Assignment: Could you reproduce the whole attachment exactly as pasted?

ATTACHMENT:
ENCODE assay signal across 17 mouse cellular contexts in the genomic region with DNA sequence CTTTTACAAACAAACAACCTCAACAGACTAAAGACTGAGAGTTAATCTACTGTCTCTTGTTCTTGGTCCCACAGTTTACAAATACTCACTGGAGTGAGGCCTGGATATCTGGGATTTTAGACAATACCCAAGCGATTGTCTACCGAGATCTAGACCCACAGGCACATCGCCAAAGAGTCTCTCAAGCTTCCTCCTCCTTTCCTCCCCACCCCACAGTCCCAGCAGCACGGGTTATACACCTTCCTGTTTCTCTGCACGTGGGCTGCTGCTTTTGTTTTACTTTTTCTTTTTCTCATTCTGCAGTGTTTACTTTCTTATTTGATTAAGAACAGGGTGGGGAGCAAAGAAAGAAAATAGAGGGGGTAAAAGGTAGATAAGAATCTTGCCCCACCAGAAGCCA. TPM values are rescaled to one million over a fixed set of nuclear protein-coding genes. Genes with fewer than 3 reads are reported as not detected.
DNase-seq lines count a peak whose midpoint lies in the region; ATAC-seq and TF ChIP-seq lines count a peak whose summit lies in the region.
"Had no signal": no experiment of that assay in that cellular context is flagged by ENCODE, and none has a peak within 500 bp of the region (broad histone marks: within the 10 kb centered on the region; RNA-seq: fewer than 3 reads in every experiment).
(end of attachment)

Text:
ENCODE assay signal across 17 mouse cellular contexts in the genomic region with DNA sequence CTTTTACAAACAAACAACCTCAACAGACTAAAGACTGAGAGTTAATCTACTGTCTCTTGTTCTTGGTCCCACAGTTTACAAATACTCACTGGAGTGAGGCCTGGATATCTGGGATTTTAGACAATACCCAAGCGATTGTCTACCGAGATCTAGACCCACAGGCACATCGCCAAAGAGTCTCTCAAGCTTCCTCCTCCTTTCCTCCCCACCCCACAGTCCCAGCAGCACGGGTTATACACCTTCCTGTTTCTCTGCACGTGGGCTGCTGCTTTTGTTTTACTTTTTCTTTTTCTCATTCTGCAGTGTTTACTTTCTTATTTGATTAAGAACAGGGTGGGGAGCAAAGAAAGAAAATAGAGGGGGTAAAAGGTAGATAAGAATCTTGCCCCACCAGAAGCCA. TPM values are rescaled to one million over a fixed set of nuclear protein-coding genes. Genes with fewer than 3 reads are reported as not detected.
DNase-seq lines count a peak whose midpoint lies in the region; ATAC-seq and TF ChIP-seq lines count a peak whose summit lies in the region.
"Had no signal": no experiment of that assay in that cellular context is flagged by ENCODE, and none has a peak within 500 bp of the region (broad histone marks: within the 10 kb centered on the region; RNA-seq: fewer than 3 reads in every experiment).